The economy is currently growing at an annual rate of about 2 per cent and is experiencing an adjustment phase after the sharp decline in export prices and fall in the exchange rate, Reserve Bank Governor Graeme Wheeler said in a statement.
“House prices in Auckland continue to increase rapidly and are becoming more unsustainable. Residential construction is increasing in Auckland, but it will take some time to correct the imbalances in the housing market.”
Although activity has eased in light of a slowdown in construction activity in Canterbury and a weakening in business and consumer confidence, Wheeler says a number of factors maintain growth.
“Robust tourism, strong net immigration, the large pipeline of construction activity in Auckland and other regions, and, importantly, the lower interest rates and the depreciation of the New Zealand dollar,” says Wheeler.
While the lower exchange rate supports the export and import-competing sectors, further depreciation is appropriate, given the sharpness of the decline in New Zealand’s export commodity prices.”
With the last three consecutive interest rate cuts, when the next cut could occur is more difficult to predict, PwC partner and treasury advisory lead Roger Kerr said in a statement.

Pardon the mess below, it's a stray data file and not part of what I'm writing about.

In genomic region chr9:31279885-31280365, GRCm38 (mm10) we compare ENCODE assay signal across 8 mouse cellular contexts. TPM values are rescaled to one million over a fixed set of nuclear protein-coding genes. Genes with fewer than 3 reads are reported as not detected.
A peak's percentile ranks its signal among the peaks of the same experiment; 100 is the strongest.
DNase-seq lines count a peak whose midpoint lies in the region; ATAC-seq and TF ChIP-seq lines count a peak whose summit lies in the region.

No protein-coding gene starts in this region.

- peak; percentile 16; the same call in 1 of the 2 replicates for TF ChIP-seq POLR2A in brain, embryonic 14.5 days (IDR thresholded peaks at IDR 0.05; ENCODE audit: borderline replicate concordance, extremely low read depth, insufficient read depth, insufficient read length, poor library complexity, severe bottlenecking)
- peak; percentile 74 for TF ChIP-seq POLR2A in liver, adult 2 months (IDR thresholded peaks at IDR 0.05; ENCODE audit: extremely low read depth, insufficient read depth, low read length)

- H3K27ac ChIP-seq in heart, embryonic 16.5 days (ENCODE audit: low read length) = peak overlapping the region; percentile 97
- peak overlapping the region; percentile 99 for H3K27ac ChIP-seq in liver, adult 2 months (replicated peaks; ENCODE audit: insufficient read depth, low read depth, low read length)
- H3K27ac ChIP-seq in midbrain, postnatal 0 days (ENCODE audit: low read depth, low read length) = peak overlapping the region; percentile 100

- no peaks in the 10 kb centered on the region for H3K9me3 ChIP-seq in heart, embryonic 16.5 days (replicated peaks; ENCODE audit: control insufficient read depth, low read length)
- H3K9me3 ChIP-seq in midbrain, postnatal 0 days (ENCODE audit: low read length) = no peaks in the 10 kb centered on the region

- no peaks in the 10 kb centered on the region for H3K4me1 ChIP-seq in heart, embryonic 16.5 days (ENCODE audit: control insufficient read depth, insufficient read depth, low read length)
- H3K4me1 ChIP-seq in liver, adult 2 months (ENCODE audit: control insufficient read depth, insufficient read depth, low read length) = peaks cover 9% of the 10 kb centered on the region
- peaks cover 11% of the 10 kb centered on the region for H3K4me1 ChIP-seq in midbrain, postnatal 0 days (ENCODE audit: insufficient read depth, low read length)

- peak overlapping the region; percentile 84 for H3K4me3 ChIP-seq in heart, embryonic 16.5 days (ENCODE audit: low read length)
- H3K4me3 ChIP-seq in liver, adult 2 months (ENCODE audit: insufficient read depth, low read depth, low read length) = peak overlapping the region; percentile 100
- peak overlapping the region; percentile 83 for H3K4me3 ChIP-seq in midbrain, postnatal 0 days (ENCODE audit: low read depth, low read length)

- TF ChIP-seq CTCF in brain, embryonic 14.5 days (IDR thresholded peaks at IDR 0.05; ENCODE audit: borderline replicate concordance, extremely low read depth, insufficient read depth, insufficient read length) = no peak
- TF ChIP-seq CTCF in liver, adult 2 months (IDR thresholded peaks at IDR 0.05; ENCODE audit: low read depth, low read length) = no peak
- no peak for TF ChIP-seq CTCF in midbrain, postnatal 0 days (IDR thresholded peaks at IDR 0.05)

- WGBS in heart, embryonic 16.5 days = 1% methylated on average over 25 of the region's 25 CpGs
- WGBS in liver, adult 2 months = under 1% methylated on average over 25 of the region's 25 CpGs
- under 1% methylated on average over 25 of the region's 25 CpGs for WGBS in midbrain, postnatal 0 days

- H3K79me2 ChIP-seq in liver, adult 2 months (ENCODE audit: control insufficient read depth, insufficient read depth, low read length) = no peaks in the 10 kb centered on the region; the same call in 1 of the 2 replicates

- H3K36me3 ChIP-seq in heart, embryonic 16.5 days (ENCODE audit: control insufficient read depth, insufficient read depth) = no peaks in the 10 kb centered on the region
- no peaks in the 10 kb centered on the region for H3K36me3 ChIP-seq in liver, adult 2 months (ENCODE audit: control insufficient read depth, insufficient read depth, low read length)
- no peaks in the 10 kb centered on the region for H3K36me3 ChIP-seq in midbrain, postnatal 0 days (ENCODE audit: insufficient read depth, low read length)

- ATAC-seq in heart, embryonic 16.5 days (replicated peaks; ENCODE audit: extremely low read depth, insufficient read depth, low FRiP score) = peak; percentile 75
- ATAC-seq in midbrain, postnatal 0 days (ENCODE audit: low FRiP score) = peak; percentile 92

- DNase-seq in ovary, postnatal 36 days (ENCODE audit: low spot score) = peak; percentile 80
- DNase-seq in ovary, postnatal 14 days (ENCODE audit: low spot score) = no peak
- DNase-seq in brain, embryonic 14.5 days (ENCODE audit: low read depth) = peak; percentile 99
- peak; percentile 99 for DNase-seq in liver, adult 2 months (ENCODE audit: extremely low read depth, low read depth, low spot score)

“The markets were expecting that a fourth cut would occur in late 2015/early 2016 and the RBNZ
appears to have pushed that timing forward to mid-2016.
Whilst the RBNZ
has stated that a fourth cut to 2.50% is likely, as always, it is dependent upon the emerging economic data as to whether that will be necessary or not. It would take stronger growth and a more rapidly increasing annual inflation rate than currently expected to dissuade the RBNZ
from a fourth OCR cut to 2.50%.
“Interestingly, the recent volatility in global financial markets has not caused any significant change in the RBNZ
’s outlook for the New Zealand economy. Our reading is that the recent plummet in business confidence indices would have been overdone as business firms react to negative media headlines on global events, however their own trading environment remain largely positive.”